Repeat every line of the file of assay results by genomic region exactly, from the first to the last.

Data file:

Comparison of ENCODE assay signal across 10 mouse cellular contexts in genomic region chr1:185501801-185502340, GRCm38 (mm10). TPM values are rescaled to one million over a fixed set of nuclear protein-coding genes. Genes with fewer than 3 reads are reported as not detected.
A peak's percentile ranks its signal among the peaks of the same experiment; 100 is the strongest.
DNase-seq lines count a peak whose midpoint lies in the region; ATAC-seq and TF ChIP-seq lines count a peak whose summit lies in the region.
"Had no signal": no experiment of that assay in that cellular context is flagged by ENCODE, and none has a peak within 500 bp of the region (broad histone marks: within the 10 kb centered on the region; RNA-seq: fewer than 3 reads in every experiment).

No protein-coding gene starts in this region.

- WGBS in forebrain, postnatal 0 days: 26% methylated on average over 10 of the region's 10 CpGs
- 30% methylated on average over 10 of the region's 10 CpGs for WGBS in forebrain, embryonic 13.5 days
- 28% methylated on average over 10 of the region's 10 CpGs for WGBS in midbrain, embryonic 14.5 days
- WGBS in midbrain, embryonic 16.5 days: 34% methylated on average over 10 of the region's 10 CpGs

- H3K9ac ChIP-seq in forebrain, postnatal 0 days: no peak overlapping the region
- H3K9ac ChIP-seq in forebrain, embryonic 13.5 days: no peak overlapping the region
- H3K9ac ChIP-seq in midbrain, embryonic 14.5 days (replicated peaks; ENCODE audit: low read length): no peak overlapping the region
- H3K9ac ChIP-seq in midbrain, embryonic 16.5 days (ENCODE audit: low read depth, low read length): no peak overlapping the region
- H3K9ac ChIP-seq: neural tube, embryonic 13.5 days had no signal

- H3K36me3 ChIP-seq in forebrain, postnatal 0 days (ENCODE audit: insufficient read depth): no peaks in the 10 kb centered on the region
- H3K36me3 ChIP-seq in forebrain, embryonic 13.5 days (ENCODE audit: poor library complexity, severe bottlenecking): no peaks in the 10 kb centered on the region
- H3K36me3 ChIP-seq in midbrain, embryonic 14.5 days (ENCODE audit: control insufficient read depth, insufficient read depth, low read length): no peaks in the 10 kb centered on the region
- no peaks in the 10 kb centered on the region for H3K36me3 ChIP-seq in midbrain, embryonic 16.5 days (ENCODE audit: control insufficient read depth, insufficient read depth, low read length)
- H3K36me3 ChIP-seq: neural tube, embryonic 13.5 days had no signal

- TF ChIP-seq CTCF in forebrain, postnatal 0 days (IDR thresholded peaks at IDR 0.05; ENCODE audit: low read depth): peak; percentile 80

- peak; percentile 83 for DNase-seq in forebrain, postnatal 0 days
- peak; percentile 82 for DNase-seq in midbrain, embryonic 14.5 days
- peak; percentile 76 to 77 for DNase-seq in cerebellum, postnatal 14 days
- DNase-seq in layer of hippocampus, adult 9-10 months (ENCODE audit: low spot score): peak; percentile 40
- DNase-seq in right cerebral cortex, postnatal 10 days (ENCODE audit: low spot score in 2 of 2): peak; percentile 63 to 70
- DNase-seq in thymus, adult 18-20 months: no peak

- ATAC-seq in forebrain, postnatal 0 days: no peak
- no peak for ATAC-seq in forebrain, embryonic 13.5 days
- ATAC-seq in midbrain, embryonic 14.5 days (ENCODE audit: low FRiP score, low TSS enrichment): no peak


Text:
Comparison of ENCODE assay signal across 10 mouse cellular contexts in genomic region chr1:185501801-185502340, GRCm38 (mm10). TPM values are rescaled to one million over a fixed set of nuclear protein-coding genes. Genes with fewer than 3 reads are reported as not detected.
A peak's percentile ranks its signal among the peaks of the same experiment; 100 is the strongest.
DNase-seq lines count a peak whose midpoint lies in the region; ATAC-seq and TF ChIP-seq lines count a peak whose summit lies in the region.
"Had no signal": no experiment of that assay in that cellular context is flagged by ENCODE, and none has a peak within 500 bp of the region (broad histone marks: within the 10 kb centered on the region; RNA-seq: fewer than 3 reads in every experiment).

No protein-coding gene starts in this region.

- WGBS in forebrain, postnatal 0 days: 26% methylated on average over 10 of the region's 10 CpGs
- 30% methylated on average over 10 of the region's 10 CpGs for WGBS in forebrain, embryonic 13.5 days
- 28% methylated on average over 10 of the region's 10 CpGs for WGBS in midbrain, embryonic 14.5 days
- WGBS in midbrain, embryonic 16.5 days: 34% methylated on average over 10 of the region's 10 CpGs

- H3K9ac ChIP-seq in forebrain, postnatal 0 days: no peak overlapping the region
- H3K9ac ChIP-seq in forebrain, embryonic 13.5 days: no peak overlapping the region
- H3K9ac ChIP-seq in midbrain, embryonic 14.5 days (replicated peaks; ENCODE audit: low read length): no peak overlapping the region
- H3K9ac ChIP-seq in midbrain, embryonic 16.5 days (ENCODE audit: low read depth, low read length): no peak overlapping the region
- H3K9ac ChIP-seq: neural tube, embryonic 13.5 days had no signal

- H3K36me3 ChIP-seq in forebrain, postnatal 0 days (ENCODE audit: insufficient read depth): no peaks in the 10 kb centered on the region
- H3K36me3 ChIP-seq in forebrain, embryonic 13.5 days (ENCODE audit: poor library complexity, severe bottlenecking): no peaks in the 10 kb centered on the region
- H3K36me3 ChIP-seq in midbrain, embryonic 14.5 days (ENCODE audit: control insufficient read depth, insufficient read depth, low read length): no peaks in the 10 kb centered on the region
- no peaks in the 10 kb centered on the region for H3K36me3 ChIP-seq in midbrain, embryonic 16.5 days (ENCODE audit: control insufficient read depth, insufficient read depth, low read length)
- H3K36me3 ChIP-seq: neural tube, embryonic 13.5 days had no signal

- TF ChIP-seq CTCF in forebrain, postnatal 0 days (IDR thresholded peaks at IDR 0.05; ENCODE audit: low read depth): peak; percentile 80

- peak; percentile 83 for DNase-seq in forebrain, postnatal 0 days
- peak; percentile 82 for DNase-seq in midbrain, embryonic 14.5 days
- peak; percentile 76 to 77 for DNase-seq in cerebellum, postnatal 14 days
- DNase-seq in layer of hippocampus, adult 9-10 months (ENCODE audit: low spot score): peak; percentile 40
- DNase-seq in right cerebral cortex, postnatal 10 days (ENCODE audit: low spot score in 2 of 2): peak; percentile 63 to 70
- DNase-seq in thymus, adult 18-20 months: no peak

- ATAC-seq in forebrain, postnatal 0 days: no peak
- no peak for ATAC-seq in forebrain, embryonic 13.5 days
- ATAC-seq in midbrain, embryonic 14.5 days (ENCODE audit: low FRiP score, low TSS enrichment): no peak